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Symposium: Circadian Rhythms in Acute & Chronic Illness Mary Anne Vincent, PhD, RN, ACNS-BC

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ICU Patient Core Body & Ambient Temperature 24-Hr Patterns & Illness Severity Authors : M.A. Vincent, S.K. Hanneman, N.S. Padhye, M.H . Smolensky, D-H Kang. Symposium: Circadian Rhythms in Acute & Chronic Illness Mary Anne Vincent, PhD, RN, ACNS-BC

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ICU Patient Core Body & Ambient Temperature 24-Hr Patterns & Illness SeverityAuthors: M.A. Vincent, S.K. Hanneman, N.S. Padhye, M.H. Smolensky, D-H Kang


Circadian Rhythms in Acute & Chronic Illness

Mary Anne Vincent, PhD, RN, ACNS-BC

Sam Houston State University, Department of Nursing

Huntsville, Texas

background significance
Background & Significance
  • > 2 million Americans per year receive ICU care (Angus et al., 2006).
  • Acute stress: ICU environment and critical illness (Christensen, 2007; Denniset al., 2010; Meyer et al., 1994).
  • Altered circadian rhythms have shown to reliably diminish the well-being of young and healthy individuals (Litinski, Scheer, & Shea, 2009).
  • We wonder what altered circadian rhythms can do to ICU patients.
  • Mechanically ventilated ICU patients:
    • among the most critically ill
    • little is known about the normal pattern of their circadian rhythms
  • Knowing the normal pattern of mechanically ventilated ICU patients will:
    • inform interventions (e.g., timing of ventilator weaning)
    • that offer chronotherapeuticadvantage

Sam Houston State University

state of the science
State of the Science

Notes. %R = Percent statistically significant rhythms.

All segments were either abnormal or abolished circadian rhythms.

All studies only looked at 24-hr segments.

Sam Houston State University

aim of the study
Aim of the Study
  • To measure 24-hr patterns of core body temperature and ambient temperature in mechanically ventilated ICU patients for up to 7 days to determine how patterns influence patient outcome.

Sam Houston State University

  • Time-series design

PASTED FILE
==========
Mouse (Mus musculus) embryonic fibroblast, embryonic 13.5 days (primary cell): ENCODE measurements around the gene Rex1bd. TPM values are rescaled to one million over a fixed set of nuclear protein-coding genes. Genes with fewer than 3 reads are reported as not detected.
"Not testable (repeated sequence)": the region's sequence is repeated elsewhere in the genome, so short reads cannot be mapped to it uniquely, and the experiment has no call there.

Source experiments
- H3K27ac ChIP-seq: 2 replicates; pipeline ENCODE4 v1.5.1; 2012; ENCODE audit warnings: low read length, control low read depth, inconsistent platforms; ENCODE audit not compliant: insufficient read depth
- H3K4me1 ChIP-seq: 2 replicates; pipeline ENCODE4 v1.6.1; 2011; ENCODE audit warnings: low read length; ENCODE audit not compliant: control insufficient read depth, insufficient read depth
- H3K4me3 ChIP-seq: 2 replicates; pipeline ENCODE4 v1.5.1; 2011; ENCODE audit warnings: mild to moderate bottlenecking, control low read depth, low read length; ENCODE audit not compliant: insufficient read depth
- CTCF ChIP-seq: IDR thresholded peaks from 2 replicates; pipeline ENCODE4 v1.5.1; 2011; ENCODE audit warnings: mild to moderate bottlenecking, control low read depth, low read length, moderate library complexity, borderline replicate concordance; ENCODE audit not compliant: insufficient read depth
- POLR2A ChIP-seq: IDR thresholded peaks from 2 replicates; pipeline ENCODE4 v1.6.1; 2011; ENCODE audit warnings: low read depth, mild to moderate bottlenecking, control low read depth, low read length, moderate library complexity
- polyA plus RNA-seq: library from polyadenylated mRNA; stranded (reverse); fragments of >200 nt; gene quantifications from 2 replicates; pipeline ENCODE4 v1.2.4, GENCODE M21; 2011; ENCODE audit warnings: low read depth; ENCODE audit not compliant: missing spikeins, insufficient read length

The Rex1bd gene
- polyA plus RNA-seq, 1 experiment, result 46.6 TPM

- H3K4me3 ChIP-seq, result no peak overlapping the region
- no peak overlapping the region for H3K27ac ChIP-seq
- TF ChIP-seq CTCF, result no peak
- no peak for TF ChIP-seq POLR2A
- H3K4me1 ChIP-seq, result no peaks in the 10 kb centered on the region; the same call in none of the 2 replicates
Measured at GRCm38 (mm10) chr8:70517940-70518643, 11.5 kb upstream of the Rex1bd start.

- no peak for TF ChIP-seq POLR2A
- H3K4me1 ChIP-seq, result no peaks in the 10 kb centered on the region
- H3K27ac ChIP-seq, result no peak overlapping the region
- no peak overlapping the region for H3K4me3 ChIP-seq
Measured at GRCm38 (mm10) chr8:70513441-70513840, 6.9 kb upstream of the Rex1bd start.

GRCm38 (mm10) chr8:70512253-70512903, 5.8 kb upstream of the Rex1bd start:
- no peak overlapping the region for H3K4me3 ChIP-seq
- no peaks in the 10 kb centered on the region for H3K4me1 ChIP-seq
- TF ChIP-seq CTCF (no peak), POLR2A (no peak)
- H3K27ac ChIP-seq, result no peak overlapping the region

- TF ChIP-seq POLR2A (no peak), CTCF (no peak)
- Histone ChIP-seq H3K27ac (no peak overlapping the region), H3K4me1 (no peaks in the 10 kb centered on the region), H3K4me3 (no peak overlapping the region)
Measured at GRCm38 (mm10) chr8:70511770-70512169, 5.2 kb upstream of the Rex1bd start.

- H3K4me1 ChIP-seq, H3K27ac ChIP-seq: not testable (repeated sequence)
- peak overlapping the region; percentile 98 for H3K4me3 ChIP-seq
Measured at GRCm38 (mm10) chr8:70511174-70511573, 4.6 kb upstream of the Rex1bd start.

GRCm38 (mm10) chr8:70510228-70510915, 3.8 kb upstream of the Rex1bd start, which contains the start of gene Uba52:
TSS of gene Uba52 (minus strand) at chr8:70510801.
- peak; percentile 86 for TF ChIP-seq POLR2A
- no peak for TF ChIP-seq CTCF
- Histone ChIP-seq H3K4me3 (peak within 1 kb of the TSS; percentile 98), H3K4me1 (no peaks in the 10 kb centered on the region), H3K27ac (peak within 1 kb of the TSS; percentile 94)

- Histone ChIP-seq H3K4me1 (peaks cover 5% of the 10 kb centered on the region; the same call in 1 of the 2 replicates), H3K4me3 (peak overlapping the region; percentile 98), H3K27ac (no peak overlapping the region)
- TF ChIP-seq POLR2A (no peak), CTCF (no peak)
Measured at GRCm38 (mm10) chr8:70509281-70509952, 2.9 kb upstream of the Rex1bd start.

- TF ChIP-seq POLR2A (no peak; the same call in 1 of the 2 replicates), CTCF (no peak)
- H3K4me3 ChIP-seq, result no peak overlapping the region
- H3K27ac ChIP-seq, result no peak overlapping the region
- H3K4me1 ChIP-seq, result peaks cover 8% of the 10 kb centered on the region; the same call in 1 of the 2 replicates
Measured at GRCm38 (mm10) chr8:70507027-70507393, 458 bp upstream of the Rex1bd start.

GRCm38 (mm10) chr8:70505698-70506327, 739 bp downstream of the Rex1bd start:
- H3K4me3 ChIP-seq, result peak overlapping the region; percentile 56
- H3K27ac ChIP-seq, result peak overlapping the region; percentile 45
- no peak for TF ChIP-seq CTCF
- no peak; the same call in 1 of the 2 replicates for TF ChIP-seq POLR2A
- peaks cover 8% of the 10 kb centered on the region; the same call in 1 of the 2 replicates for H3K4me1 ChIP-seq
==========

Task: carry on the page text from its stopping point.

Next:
• Recorded in 1-minute intervals continuously
  • For up to 7 days
  • Adult mechanically ventilated ICU patients
  • Variables:
    • Core body temperature
    • Ambient temperature

Sam Houston State University

  • Single cosinor analysis: linear regression fit to cosine curve
    • Serial sections (Padhye & Hanneman, 2007)
    • Length set to 24-hrs
  • Correlation of segment parameters with daily clinical outcomes
    • Days on mechanical ventilation
    • Patient mortality
    • APACHE II illness severity scores

Sam Houston State University

cosinor analysis
Cosinor Analysis
  • Linear regression model using a cosine curve
  • Produces parameters for each 24-hr serial segment:
    • Amplitude (A, ½ peak-to-trough difference)
    • Peak time (P, referenced to local midnight)
    • Mesor (M, 24-h rhythm-adjusted mean)
    • Period (Time length of a complete cycle)
  • Significant rhythm patterns have:
    • Zero amplitude test: A ≠ 0 test, p < 0.05

Meaning: Probability less than 5% that the cosine curve is a flat horizontal line.

    • Linear regression goodness-of-fit test: R2 ≥ 0.3

Meaning: 30% or more of the data fit the curve.

Sam Houston State University

apache ii
  • Illness severity index
    • 0-72 possible
    • Higher scores

indicate greater illness


    • Parameters
      • Age
      • Clinical vital signs & labs
        • Acute physiology
        • Chronic health

Sam Houston State University

  • Significant patterns occurred in:
    • 83% of core body temperature segments
    • 76% of ambient temperature segments
  • All core body temperature cosinor parameters were abnormal.
  • Primary medical diagnoses:
    • H1N1 pneumonia
    • ARDS
    • Sepsis
    • CHF
    • Delirium Tremens
  • 9 patients completed the study
    • 10 patients enrolled
    • 1 patient dropped due to expiring 8 hrsfrom enrollment
  • Age 43 to 87 years
  • Duration in study: 2 to 7 days
  • APACHE II average: 17±5
  • Mortality: 50% of all enrolled
  • Days on mechanical ventilation: 1.6-36

Sam Houston State University

  • Mean(SD) core body temperature cosinor parameters were:
    • Amplitude = 0.3 (0.2) oC
    • Peak time = 12:52 (07:08)
    • Mesor = 37.6 (0.5) oC
  • Mean (SD) ambient temperature cosinor parameters were:
    • Amplitude = .7 (.6) oC
    • Peak time = 11:31 (5:56)
    • Mesor = 20.9 (1.3)
  • Normal core body temperature cosinor parameters are:
    • Amplitude: 0.167 - 0.28 oC
    • Peak time: 16:48 to 18:08